After a week of intense basketball, an energetic celebration following a 74-57 win in the Horizon League championship game and a rowdy four-hour bus ride home, one would think the first order of business for the Wright State players when they arrived back on campus at 2:45 a.m. Wednesday would be to get some sleep.
Instead, they fired up the DVR.
“We got back to the apartment and these guys put the game on,” junior Mark Hughes said, nodding toward senior Grant Benzinger and freshman Loudon Love during a press conference Thursday afternoon at the Setzer Pavilion.
“I knew I had class, so I couldn’t stay up,” Hughes added. “I went to sleep about 3:15. But some of them stayed up and watched the whole game again. I don’t know what time they got to bed.”
The reason the Raiders rolled out of Detroit late Tuesday night after winning the title rather that Wednesday morning was so the players wouldn’t have to miss another day of classes.
But rather than an exhausting experience, going back to class was an exciting one for the players on a small campus where everyone knows who they are and what they accomplished.
“I sit in the back of class, so I walked in and sat down and tried not to draw to much attention,” Love said before being interrupted by coach Scott Nagy.
“You’re supposed to sit in front,” he said.
“People were turning around congratulating me,” Love said. “It’s a great feeling on campus because it’s a whole community that’s part of it.”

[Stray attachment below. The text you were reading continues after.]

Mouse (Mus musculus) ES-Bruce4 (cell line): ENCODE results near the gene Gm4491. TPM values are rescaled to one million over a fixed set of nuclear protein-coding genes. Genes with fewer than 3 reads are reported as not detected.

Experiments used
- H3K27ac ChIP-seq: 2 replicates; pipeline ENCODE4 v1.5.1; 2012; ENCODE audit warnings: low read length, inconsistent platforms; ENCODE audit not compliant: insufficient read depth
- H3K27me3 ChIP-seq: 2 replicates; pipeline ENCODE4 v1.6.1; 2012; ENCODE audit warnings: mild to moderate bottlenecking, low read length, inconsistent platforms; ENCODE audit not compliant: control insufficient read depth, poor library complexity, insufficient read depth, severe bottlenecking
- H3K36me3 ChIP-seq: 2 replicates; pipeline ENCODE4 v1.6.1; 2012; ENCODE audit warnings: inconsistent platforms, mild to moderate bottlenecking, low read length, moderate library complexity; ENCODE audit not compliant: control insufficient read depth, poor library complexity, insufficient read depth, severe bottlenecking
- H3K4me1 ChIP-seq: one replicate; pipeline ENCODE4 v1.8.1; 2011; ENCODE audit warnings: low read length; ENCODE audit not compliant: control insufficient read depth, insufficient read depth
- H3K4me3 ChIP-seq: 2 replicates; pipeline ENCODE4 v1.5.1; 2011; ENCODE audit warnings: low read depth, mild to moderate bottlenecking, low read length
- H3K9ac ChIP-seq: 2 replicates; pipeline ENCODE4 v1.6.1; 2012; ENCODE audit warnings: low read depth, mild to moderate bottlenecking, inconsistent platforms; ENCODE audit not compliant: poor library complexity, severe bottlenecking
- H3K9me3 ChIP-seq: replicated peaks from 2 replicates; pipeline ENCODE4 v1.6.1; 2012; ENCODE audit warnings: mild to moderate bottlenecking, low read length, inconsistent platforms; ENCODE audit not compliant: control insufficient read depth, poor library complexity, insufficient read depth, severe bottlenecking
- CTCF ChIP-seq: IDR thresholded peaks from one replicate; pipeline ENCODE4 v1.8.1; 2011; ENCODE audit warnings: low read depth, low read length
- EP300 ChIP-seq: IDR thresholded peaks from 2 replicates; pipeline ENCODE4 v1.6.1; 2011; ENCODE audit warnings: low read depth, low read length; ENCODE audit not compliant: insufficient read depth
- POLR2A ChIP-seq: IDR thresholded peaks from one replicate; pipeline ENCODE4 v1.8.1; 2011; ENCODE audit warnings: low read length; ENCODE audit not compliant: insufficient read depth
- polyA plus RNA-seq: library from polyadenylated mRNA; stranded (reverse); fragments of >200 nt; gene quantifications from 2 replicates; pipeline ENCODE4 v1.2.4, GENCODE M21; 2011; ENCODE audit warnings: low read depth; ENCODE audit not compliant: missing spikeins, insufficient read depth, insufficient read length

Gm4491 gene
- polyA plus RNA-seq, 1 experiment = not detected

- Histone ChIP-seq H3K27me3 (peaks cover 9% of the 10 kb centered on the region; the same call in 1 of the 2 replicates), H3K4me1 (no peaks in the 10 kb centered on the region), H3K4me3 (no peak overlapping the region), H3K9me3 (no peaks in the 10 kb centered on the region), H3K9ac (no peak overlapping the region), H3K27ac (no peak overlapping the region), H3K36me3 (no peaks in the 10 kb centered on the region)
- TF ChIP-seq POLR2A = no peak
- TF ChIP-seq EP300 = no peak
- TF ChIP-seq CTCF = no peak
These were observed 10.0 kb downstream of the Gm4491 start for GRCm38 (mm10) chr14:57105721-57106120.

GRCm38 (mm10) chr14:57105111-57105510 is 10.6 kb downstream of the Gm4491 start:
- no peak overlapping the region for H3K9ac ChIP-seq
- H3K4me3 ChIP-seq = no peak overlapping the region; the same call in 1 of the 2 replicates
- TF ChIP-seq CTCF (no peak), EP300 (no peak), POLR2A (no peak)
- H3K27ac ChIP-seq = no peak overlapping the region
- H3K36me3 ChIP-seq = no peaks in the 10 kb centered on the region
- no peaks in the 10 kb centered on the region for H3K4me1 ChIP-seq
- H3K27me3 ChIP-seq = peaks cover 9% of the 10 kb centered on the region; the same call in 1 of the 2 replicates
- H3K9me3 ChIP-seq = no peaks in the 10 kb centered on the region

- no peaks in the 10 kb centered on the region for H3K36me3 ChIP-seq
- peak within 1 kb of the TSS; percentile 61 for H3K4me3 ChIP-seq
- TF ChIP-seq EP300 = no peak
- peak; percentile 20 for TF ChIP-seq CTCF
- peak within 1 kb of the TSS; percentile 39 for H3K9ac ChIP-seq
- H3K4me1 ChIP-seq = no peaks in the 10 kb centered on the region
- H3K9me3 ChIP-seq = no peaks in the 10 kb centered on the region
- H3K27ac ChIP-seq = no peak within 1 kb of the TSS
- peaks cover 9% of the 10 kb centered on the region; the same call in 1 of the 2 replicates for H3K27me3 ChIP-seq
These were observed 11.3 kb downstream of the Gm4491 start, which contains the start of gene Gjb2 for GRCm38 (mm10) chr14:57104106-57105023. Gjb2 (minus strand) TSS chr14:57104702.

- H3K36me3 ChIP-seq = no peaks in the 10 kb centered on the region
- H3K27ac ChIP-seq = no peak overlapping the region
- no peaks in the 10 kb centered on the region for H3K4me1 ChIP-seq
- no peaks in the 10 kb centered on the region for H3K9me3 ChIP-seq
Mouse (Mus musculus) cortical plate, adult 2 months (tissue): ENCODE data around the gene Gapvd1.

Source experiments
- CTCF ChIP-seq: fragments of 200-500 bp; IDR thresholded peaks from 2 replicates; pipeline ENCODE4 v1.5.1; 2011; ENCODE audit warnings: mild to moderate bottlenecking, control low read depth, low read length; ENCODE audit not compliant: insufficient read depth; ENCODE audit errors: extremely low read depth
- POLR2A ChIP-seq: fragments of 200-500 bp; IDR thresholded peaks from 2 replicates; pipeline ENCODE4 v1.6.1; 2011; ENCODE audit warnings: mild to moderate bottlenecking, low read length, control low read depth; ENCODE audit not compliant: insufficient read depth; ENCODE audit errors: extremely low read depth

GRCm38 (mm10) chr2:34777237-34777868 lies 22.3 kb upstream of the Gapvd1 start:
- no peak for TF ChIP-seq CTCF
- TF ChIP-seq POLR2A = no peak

All of the players and most of the students on campus were in elementary or middle school the last time Wright State made the NCAA tournament in 2007.
But there are faculty members who remember it well.
“I was walking in with the teacher and she was telling me about the last time we won a championship in 2007, and how great it was for the campus and all the publicity we got,” Hughes said. “She told me I was doing a good job, so that was pretty nice. Everyone came up to me patting me on the back, telling me ‘congrats’ and stuff.”
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Nagy told the players after Tuesday night’s win that was going to happen, and it would be important for them to gather themselves and show humility and that it would be his job “to bring them back down to earth.”
Thursday morning that process began.
“I got after them a little bit in practice (Thursday) morning, just to get them going again,” Nagy said. “It’s back to normal. It has to be back to normal. There’s going to be enough that’s going to be abnormal about this that when we get in practice and we do the other things, it has to be normal.”